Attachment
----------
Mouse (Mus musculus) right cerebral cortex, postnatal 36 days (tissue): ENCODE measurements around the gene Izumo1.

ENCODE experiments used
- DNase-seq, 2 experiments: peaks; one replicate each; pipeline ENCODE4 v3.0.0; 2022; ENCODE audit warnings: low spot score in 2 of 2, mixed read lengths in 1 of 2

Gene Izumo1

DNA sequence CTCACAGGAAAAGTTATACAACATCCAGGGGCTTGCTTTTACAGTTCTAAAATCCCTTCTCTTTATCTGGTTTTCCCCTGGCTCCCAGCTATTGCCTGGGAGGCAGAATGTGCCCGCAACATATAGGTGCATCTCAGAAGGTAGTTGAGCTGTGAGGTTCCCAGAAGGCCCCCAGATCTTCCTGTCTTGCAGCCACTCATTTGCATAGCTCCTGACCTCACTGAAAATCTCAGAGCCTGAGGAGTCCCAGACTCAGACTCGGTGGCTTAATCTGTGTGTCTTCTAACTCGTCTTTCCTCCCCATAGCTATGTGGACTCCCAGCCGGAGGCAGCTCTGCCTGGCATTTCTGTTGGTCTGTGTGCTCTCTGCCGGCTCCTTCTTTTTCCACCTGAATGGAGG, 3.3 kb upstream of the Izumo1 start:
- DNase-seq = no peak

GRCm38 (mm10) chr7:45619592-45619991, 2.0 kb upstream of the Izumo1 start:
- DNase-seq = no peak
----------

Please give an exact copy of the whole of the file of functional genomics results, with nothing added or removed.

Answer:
Mouse (Mus musculus) right cerebral cortex, postnatal 36 days (tissue): ENCODE measurements around the gene Izumo1.

ENCODE experiments used
- DNase-seq, 2 experiments: peaks; one replicate each; pipeline ENCODE4 v3.0.0; 2022; ENCODE audit warnings: low spot score in 2 of 2, mixed read lengths in 1 of 2

Gene Izumo1

DNA sequence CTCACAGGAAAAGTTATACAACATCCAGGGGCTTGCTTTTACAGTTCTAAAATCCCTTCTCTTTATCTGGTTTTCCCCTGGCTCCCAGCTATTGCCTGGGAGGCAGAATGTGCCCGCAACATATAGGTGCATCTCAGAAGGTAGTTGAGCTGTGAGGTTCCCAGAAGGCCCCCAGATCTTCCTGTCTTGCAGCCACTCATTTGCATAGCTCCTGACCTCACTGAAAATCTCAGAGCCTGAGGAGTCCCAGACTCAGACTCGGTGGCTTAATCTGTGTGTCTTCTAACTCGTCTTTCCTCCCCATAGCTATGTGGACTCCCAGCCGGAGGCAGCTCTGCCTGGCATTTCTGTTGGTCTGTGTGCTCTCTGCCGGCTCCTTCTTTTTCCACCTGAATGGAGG, 3.3 kb upstream of the Izumo1 start:
- DNase-seq = no peak

GRCm38 (mm10) chr7:45619592-45619991, 2.0 kb upstream of the Izumo1 start:
- DNase-seq = no peak